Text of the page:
Gift stash for home- You will likely have many visitors in the first few weeks who want to come over to shower the new baby with gifts and attention. Having a stash of small “happies” that visitors can give to the big siblings when they come over, can help keep jealousy at bay. The dollar aisle at Target is a great place to grab some of these small, inexpensive gifts that will likely go a long way to keep everyone happy. Also, encourage family members to pay attention to the older sibling first when they walk in rather than immediately migrating to the newborn.
Children are creatures of habit- We all know the comfort that routine brings. For me, if I don’t have my morning cup of coffee, my entire day is off. Well, toddlers and young children are even more creatures of habit and for most of them, routine is their friend. While there is no avoiding a hiccup in routine when a baby joins the family, try and keep as much of their day on track as possible. If they attend school or daycare, let them go (this will also give you a little time to nap, bathe, etc with just one kiddo to worry about). Try to keep dinnertime and bedtime as close to normal as possible. The less ripples that are created in their daily wave pool, the easier that the new addition will slip into the flow of things.
Regression is normal- Especially in toddlers and young children, prepare yourself that there will likely be some regression of behaviors in the first few days to weeks. Whether this means crying a bit more, wanting to be held more often, trying to “steal” pacifiers from the baby, or even backsliding in potty training, these are all very common and normal changes in behavior. If and when this occurs, try not to say things like, “Why are you acting like a baby?” Instead, find “big boy/girl” behaviors that you can praise such as, “I am so proud of you being Mommy’s very big helper and bringing me your baby brother’s pacifier.” Also, try to offer alternate activities during times your big kiddos might be acting out. For example, if your toddler is upset that you are holding the baby to feed them a bottle, have a new, special “big kid cup” filled with their favorite drink and have them sit right next to you as you are feeding the baby.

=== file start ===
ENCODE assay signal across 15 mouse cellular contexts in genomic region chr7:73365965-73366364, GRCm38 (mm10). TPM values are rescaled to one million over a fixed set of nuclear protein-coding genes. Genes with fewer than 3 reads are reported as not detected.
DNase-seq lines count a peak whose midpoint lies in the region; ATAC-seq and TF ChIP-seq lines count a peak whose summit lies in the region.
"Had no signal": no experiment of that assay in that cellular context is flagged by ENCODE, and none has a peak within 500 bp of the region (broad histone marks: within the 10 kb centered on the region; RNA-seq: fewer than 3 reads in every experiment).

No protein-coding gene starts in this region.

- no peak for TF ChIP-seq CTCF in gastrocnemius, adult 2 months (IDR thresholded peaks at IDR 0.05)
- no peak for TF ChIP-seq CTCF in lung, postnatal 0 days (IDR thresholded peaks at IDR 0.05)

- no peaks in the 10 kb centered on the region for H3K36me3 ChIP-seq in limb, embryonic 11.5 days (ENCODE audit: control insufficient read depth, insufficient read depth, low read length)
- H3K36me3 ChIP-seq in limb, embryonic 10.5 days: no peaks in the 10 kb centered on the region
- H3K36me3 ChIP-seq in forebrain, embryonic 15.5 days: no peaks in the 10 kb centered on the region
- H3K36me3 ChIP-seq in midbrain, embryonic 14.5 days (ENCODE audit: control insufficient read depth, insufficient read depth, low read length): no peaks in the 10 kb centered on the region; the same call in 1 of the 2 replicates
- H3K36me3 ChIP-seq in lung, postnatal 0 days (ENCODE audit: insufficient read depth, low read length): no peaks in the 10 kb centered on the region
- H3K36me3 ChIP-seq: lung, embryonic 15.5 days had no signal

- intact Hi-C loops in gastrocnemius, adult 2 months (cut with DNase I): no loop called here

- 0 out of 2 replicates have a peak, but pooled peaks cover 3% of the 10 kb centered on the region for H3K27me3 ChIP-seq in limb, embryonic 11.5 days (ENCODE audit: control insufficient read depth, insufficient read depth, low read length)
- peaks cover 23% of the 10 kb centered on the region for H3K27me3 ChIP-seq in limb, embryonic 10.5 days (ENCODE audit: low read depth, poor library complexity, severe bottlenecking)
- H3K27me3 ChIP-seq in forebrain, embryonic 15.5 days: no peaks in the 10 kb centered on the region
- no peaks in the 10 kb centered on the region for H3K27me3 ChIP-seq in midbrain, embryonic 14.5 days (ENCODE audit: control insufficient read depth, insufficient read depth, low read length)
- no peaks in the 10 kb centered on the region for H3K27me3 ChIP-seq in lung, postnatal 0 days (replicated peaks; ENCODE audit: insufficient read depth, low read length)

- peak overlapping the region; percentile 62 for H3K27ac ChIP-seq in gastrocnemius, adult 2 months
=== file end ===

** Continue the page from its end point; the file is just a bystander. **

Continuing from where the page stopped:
One-on-one time- Put yourself in your first-born’s shoes for a minute…they did not have to share mom and dad with really anyone else until baby sibling’s arrival. Imagine if your significant other invited their best friend to move into your house to live without discussing this with you first, and then you were expected to be happy about it. Pretty sure that would not go over well! In between feeding your newborn, trying to get your first shower in 3 days, and finding time to sleep for more than 2 hours, try to set aside one-on-one time with your oldest. It can be something as simple as a walk to the park, a quick ice cream date, or reading books before bedtime. Even a few minutes of individual quality time goes a long way.
Having a newborn at home is a time of transition for everyone in the family, and there will probably be growing pains for all involved. But the relationship between siblings is one that is lifelong and can often be one of the most treasured friendships in life. And I am here to tell you that even if the first meeting of siblings isn’t picture perfect, rest assured that with time and a bit of nurturing, you will get to witness the evolution of a very special bond unlike any other.